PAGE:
Edit 2

As flornquake noted, this gives incorrect results when one word is contained in another. The fix for this adds another 13 chars:

print min((reduce(lambda a,x:a+(x[next((i+1 for i,l in [(j,x[:j+1])for j in range(len(x))][::-1]if a.endswith(l)),0):],'')[x in a],P,'')for P in __import__('itertools').permutations(input())),key=len)


Here's the cleaned up version:

from itertools import permutations

def solve(*strings):
"""
Given a list of strings, return the shortest string that contains them all.
"""
return min((simplify(p) for p in permutations(strings)), key=len)

def prefixes(s):
"""
Return a list of all the prefixes of the given string (including itself),
in ascending order (from shortest to longest).
"""
return [s[:i+1] for i in range(len(s))]
return [(i,s[:i+1]) for i in range(len(s))][::-1]

def simplify(strings):
"""
Given a list of strings, concatenate them wile removing overlaps between
successive elements.
"""
ret = ''
for s in strings:
if s in ret:
break
for i, prefix in reversed(list(enumerate(prefixes(s)))):
if ret.endswith(prefix):
ret += s[i+1:]
break
else:
ret += s
return ret

print solve('LOREM', 'DOLOR', 'SED', 'DO', 'MAGNA', 'AD', 'DOLORE')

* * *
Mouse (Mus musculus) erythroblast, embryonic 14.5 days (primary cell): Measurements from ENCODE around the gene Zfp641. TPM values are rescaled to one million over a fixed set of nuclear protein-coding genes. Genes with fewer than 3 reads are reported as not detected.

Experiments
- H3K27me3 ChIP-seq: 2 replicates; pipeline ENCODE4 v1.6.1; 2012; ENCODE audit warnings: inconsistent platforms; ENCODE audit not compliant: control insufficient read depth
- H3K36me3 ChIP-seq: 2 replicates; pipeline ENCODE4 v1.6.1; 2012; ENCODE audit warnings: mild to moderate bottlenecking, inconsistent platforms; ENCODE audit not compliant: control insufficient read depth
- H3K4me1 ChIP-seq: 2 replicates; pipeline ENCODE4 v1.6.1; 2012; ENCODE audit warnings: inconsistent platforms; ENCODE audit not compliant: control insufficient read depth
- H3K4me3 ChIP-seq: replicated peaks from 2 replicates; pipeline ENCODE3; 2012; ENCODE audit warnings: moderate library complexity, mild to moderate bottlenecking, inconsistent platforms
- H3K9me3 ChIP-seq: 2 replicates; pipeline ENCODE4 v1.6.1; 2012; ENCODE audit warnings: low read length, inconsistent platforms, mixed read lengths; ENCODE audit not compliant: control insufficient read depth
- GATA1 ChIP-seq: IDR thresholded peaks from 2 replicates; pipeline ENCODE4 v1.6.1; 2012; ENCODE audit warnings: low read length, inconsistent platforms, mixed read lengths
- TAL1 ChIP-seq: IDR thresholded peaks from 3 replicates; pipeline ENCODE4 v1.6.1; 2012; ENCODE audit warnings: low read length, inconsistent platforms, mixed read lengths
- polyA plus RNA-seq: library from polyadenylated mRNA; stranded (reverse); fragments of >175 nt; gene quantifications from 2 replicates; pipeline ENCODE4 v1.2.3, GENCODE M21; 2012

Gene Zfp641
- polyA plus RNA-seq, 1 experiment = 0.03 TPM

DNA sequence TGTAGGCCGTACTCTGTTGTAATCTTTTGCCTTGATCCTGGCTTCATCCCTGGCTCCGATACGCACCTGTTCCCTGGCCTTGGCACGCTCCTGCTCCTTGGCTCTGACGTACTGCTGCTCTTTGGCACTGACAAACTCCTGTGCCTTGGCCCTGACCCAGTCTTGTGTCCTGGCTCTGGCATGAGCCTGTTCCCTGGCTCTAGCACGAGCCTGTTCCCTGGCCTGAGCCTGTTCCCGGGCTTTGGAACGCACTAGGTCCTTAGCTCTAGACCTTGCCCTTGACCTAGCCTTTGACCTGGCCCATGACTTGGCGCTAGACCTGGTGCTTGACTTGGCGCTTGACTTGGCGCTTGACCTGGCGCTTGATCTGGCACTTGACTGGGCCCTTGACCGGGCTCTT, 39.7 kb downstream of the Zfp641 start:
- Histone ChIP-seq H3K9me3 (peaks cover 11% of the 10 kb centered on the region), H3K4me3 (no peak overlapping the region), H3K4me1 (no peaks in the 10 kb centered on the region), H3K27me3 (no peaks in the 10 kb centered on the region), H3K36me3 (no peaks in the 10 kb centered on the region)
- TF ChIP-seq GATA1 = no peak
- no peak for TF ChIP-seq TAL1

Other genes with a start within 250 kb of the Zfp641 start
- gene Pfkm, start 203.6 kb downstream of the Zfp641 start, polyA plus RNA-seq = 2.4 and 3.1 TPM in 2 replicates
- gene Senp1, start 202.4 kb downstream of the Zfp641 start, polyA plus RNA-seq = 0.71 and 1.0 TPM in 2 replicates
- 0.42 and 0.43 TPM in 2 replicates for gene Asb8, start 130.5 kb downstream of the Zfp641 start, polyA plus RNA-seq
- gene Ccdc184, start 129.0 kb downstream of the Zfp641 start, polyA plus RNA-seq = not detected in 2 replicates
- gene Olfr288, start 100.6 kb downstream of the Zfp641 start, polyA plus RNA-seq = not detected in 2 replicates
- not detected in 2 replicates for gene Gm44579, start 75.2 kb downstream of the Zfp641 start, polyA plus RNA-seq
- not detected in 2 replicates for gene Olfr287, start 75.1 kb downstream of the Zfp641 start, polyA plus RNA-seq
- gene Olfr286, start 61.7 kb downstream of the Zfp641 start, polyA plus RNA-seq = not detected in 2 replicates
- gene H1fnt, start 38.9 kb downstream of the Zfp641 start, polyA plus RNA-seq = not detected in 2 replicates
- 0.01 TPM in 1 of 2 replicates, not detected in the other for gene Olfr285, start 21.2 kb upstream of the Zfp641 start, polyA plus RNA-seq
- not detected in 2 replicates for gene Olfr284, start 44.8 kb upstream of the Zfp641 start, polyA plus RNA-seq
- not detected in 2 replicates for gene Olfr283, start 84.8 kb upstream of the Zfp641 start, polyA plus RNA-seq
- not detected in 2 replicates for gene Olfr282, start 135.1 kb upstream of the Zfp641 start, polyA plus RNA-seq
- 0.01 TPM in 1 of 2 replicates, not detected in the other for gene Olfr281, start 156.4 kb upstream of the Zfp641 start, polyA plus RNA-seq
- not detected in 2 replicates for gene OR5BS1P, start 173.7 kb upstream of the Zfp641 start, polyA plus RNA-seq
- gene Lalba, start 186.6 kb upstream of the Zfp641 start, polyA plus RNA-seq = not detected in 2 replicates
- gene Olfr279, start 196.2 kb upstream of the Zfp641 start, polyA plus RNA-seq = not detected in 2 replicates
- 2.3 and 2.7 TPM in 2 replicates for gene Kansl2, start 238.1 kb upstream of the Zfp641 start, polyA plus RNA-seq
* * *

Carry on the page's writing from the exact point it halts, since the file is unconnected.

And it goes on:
It's possible to shave off a few characters at the cost of theoretical correctness by using range(99) instead of range(len(x)) (credits to flornquake for thinking of this one).

• If you're willing to sacrifice correctness then you might as well use the greedy approach or the polynomial approximation factor of 2 approach. – Peter Taylor May 10 '13 at 14:33
• Nice solution! You need to check if new words are already in the superstring, though: 'LOREM', 'ORE', 'R' incorrectly produces the output LOREMORER. – flornquake May 10 '13 at 20:19
• @flornquake Good catch. I managed to fix it but it adds 13 characters. – Baptiste M. May 11 '13 at 8:40

## Python, 144 chars

S=lambda A,s:min(S(A-set([a]),s+a[i:])for a in A for i in range(len(a)+1)if i==0 or s[-i:]==a[:i])if A else(len(s),s)
T=lambda L:S(set(L),'')[1]


S takes a set of words A that still need placing and a string s containing words placed so far. We pick a remaining word a from A and overlap it from 0 to len(a) characters with the end of s.

Takes only about 0.15 seconds on the given example.

• Really nice! But like some other solutions, this doesn't work for input like ['LOREM', 'ORE', 'R']. I've taken the liberty to fix that and golf your solution some more: S=lambda A,s='':A and min((S(A-{a},(s+a[max(i*(s[-i:]==a[:i])for i in range(len(a))):],s)[a in s])for a in A),key=len)or s (a second line is not needed). Usage: S({'LOREM', 'DOLOR', 'SED', 'DO', 'MAGNA', 'AD', 'DOLORE'}) returns 'SEDOLOREMAGNAD'. – flornquake May 11 '13 at 16:26

import Data.List